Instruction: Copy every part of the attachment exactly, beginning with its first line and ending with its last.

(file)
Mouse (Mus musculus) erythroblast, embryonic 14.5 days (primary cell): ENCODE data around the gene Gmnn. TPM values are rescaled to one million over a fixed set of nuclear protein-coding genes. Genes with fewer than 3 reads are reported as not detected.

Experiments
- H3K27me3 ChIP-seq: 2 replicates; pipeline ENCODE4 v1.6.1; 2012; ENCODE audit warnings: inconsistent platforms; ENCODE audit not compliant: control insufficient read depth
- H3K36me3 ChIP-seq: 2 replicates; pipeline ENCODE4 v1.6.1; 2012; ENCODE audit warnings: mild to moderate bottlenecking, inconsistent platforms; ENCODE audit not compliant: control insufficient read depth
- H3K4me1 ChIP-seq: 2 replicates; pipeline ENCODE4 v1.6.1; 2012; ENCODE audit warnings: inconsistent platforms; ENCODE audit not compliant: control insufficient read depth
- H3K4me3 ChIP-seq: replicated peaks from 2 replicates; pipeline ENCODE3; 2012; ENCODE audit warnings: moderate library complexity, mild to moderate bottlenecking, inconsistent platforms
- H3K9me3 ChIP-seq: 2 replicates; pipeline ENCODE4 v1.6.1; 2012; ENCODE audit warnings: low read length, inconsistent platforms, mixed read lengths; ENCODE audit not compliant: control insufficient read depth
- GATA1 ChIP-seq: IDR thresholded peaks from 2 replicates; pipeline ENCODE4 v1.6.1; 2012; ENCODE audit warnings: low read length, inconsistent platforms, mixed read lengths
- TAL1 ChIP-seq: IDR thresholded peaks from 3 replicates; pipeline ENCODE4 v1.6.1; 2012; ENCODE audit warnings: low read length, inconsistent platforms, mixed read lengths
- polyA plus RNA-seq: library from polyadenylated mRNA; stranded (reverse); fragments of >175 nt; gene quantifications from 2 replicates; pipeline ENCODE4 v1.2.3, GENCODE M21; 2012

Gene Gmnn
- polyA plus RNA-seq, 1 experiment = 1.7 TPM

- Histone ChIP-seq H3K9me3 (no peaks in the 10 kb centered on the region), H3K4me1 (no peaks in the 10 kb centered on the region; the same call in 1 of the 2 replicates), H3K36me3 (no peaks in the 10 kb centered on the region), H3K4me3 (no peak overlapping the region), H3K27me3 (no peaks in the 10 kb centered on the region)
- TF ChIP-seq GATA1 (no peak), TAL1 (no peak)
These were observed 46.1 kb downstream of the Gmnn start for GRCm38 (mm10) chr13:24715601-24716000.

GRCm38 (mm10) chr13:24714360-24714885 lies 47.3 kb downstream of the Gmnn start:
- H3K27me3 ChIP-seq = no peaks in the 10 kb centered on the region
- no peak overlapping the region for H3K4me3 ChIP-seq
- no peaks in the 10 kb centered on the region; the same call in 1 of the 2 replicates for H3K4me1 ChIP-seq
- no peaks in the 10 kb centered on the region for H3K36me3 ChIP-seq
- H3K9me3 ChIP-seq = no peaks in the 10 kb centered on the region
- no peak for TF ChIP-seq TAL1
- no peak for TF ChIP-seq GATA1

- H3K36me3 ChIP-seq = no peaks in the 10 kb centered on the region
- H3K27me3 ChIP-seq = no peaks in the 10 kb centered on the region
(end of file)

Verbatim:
Mouse (Mus musculus) erythroblast, embryonic 14.5 days (primary cell): ENCODE data around the gene Gmnn. TPM values are rescaled to one million over a fixed set of nuclear protein-coding genes. Genes with fewer than 3 reads are reported as not detected.

Experiments
- H3K27me3 ChIP-seq: 2 replicates; pipeline ENCODE4 v1.6.1; 2012; ENCODE audit warnings: inconsistent platforms; ENCODE audit not compliant: control insufficient read depth
- H3K36me3 ChIP-seq: 2 replicates; pipeline ENCODE4 v1.6.1; 2012; ENCODE audit warnings: mild to moderate bottlenecking, inconsistent platforms; ENCODE audit not compliant: control insufficient read depth
- H3K4me1 ChIP-seq: 2 replicates; pipeline ENCODE4 v1.6.1; 2012; ENCODE audit warnings: inconsistent platforms; ENCODE audit not compliant: control insufficient read depth
- H3K4me3 ChIP-seq: replicated peaks from 2 replicates; pipeline ENCODE3; 2012; ENCODE audit warnings: moderate library complexity, mild to moderate bottlenecking, inconsistent platforms
- H3K9me3 ChIP-seq: 2 replicates; pipeline ENCODE4 v1.6.1; 2012; ENCODE audit warnings: low read length, inconsistent platforms, mixed read lengths; ENCODE audit not compliant: control insufficient read depth
- GATA1 ChIP-seq: IDR thresholded peaks from 2 replicates; pipeline ENCODE4 v1.6.1; 2012; ENCODE audit warnings: low read length, inconsistent platforms, mixed read lengths
- TAL1 ChIP-seq: IDR thresholded peaks from 3 replicates; pipeline ENCODE4 v1.6.1; 2012; ENCODE audit warnings: low read length, inconsistent platforms, mixed read lengths
- polyA plus RNA-seq: library from polyadenylated mRNA; stranded (reverse); fragments of >175 nt; gene quantifications from 2 replicates; pipeline ENCODE4 v1.2.3, GENCODE M21; 2012

Gene Gmnn
- polyA plus RNA-seq, 1 experiment = 1.7 TPM

- Histone ChIP-seq H3K9me3 (no peaks in the 10 kb centered on the region), H3K4me1 (no peaks in the 10 kb centered on the region; the same call in 1 of the 2 replicates), H3K36me3 (no peaks in the 10 kb centered on the region), H3K4me3 (no peak overlapping the region), H3K27me3 (no peaks in the 10 kb centered on the region)
- TF ChIP-seq GATA1 (no peak), TAL1 (no peak)
These were observed 46.1 kb downstream of the Gmnn start for GRCm38 (mm10) chr13:24715601-24716000.

GRCm38 (mm10) chr13:24714360-24714885 lies 47.3 kb downstream of the Gmnn start:
- H3K27me3 ChIP-seq = no peaks in the 10 kb centered on the region
- no peak overlapping the region for H3K4me3 ChIP-seq
- no peaks in the 10 kb centered on the region; the same call in 1 of the 2 replicates for H3K4me1 ChIP-seq
- no peaks in the 10 kb centered on the region for H3K36me3 ChIP-seq
- H3K9me3 ChIP-seq = no peaks in the 10 kb centered on the region
- no peak for TF ChIP-seq TAL1
- no peak for TF ChIP-seq GATA1

- H3K36me3 ChIP-seq = no peaks in the 10 kb centered on the region
- H3K27me3 ChIP-seq = no peaks in the 10 kb centered on the region